D42161

DRAGON

Hermann Goering Division (Tunisia 1943) BY Dragon | N. 6036 | 1:35

Hermann Goering Division (Tunisia 1943) BY Dragon | No. 6036 | 1:35. THE BOX CONTAINS 4 FIGURES TO ASSEMBLE WITH GLUE AND PAINT, GLUE AND COLORS NOT INCLUDED

Still no reviews here!

No attachments available!


Related products

GERMAN INFANTRY, DAK, WWII era - ''TO THE STORM! FORWARD'' - Master Box 3593

MASTER BOX

GERMAN INFANTRY, DAK, WWII era - ''TO THE STORM! FORWARD'' - Master Box 3593

The decisive influence on the formation of the organization and tactics of the German infantry before the outbreak of the Second World War was, on the one hand, the experience of the previous world war, but also theoretical works made in the 1920s and 1930s, which he often stressed the need to perceive the German infantry as a tool for waging offensive warfare. This affected both the equipment and the organization of the German infantry division, which during the September 1939 campaign consisted of 3 infantry regiments, each of which was divided into 3 infantry battalions, one artillery company and one anti-tank. In addition, there were numerous support units, including: an artillery regiment with 4 artillery squadrons (including one heavy), an anti-tank battalion, an engineer battalion and a communications battalion. In total, the so-called infantry division. In the first wave of mobilisation, it numbered approximately 17,700 personnel and had a significant artillery component, but was also profusely equipped with machine guns. It also had modern and efficient means of communication and command, for those times. During the war, the infantry divisions underwent a transformation: in 1943 some were transformed into armored grenadier divisions. However, since 1943, the standard "traditional" infantry division consisted of about 12,500 men (and not about 17,700 as in 1939), and its artillery component was also reduced - in particular the heavy one, while its anti - tank defense has been significantly improved. It is assumed that during the entire Second World War, about 350 infantry divisions served in the Wehrmacht.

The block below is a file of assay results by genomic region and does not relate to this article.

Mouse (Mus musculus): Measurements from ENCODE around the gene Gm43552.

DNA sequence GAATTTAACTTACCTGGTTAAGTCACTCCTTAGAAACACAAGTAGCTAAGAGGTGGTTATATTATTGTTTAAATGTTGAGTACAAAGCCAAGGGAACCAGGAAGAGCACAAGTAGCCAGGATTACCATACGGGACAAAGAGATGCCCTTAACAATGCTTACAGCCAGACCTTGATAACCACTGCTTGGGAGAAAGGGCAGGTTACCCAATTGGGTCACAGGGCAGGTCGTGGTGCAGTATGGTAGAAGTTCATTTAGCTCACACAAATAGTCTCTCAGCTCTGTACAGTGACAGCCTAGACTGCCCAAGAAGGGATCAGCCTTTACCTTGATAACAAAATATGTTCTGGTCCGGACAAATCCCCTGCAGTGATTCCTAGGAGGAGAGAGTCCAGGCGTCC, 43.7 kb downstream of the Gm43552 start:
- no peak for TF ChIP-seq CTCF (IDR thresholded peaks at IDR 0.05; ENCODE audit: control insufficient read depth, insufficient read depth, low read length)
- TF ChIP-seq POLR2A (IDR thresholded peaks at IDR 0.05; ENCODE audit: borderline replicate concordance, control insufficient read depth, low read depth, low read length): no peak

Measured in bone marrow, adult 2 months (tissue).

Self-propelled M40 75/18 ITALERI 1:72

ITALERI

Self-propelled M40 75/18 ITALERI 1:72

The box contains two quick-assembly self-propelled tanks, Italeri 1:72 scale. The Semovente M40 75/18, designed by Fiat Ansaldo, was used by the Royal Army from the end of 1941 in North Africa and was used for the entire duration of the Second World War . Although it was developed on the now antiquated chassis of the M13/40 tank, it was the only Italian armored vehicle, produced in large numbers, to constitute a serious threat to Allied vehicles. Its 75mm casemate gun had good firepower and was effective even with the most modern Allied tanks such as the Sherman. The good gun was unable to make up for too light armor and the not very powerful and reliable engine derived directly from the M13/40 tank. The Semovente was used, in particular, by the Ariete and Littorio Armored Divisions in North Africa, but also, over the following years, by the departments of the Social Republic.